Social media is an essential and powerful tool that modern brands cannot ignore. Unfortunately many brands treat it like old-fashioned broadcast media, a mistake that can can cause some very public stumbles.
One of the biggest errors is thinking you can control the conversation. Last week, the New York Police discovered just how much hot water that assumption can land you in. On Tuesday the department used its Twitter account, @NYPDNews, in an attempt to generate some good press.
They asked New Yorkers to tag themselves in photos with NYPD officers using the hashtag #myNYPD. The goal was to generate good media and engagement, but they did not take into account the fact that the Internet audience is often a brutally honest and intensely critical one. By midnight that evening, more than 70,000 tweets and photos of police brutality had dethroned #HappyEarthDay as the trending topic for the evening.
Should Have Seen It Coming
It was a disaster that could have been avoided if they had understood that their audience online is one that trends more toward expression than obedience. In short, they opened themselves up to being trolled. What makes the situation even more cringe-inducing is the fact that even if they did not know their audience, they still should have expected it.
After all, Occupy Wall Street NYC has been a vicious critic and online opponent of the NYPD for years now. It is not at all shocking that Occupy is credited with pushing this hashtag fiasco to a national level.
The lesson here is to let go of your illusion of control, and plan accordingly. When you are under the spotlight on a regular basis for misconduct, asking for stories about your brand’s behavior from the online public is simply asking to be smacked down in public.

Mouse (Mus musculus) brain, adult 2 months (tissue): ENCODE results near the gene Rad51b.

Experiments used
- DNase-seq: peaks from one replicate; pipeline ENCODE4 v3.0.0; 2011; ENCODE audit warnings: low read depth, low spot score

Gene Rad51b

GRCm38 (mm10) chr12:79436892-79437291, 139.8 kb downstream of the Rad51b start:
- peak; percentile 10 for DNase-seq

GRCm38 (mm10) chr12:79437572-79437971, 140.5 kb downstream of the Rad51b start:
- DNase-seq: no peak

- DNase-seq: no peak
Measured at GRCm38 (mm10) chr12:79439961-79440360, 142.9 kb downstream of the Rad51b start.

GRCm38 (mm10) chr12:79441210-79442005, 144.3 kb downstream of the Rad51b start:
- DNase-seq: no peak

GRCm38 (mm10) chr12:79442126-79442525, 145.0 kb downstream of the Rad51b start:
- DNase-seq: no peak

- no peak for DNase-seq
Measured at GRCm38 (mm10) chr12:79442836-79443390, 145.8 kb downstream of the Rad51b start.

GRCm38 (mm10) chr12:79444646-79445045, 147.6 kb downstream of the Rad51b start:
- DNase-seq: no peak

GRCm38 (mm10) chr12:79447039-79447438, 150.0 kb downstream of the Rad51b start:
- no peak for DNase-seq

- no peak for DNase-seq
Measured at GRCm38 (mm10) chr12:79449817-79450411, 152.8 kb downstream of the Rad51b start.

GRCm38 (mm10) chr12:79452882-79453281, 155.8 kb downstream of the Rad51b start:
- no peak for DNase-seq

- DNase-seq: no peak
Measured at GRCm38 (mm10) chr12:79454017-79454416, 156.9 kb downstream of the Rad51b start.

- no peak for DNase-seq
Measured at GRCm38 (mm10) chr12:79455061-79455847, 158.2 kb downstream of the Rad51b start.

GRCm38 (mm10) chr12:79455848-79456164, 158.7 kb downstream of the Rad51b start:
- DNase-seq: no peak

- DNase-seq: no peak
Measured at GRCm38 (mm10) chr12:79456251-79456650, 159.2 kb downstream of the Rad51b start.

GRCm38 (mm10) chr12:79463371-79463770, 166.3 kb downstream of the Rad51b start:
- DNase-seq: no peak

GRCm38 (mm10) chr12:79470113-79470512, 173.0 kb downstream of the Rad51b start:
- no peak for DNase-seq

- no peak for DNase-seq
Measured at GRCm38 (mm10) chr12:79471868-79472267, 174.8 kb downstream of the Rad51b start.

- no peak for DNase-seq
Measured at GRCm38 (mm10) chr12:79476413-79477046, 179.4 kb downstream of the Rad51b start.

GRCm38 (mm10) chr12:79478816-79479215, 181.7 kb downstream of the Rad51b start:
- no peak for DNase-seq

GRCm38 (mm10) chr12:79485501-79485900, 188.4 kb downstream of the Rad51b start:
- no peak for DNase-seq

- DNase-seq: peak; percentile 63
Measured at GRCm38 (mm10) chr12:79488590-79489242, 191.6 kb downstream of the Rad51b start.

The NYPD already was under fire for violating people’s civil rights.
Commissioner Willian Bratton has, within the past 10 days or so, disbanded one of the force’s intelligence units, one that spied on Muslim neighborhoods. He also has had his feet held to the fire over the controversial stop-and-frisk policy. Would you ask for public praise when this is the face of your brand to the community?
Picking Your Platform?
There are some who think that controlling the conversation is merely a matter of choosing your platform. Mel Robbins at CNN said as much in covering the story:
Tweets are like roaches; once you spot a contrarian or sarcastic reply, you know there are hundreds more right behind it, and there’s no way to exterminate them. If you need to control the conversation, use Facebook. On Facebook, you can delete individual comments that do not contribute to your overall social goal. On Twitter, the users are in control.
Sorry, but I have to disagree. Users are out of control across the board, and they always will be. Once social media provided a public forum for self-expression, including brand complaints, control went out the window.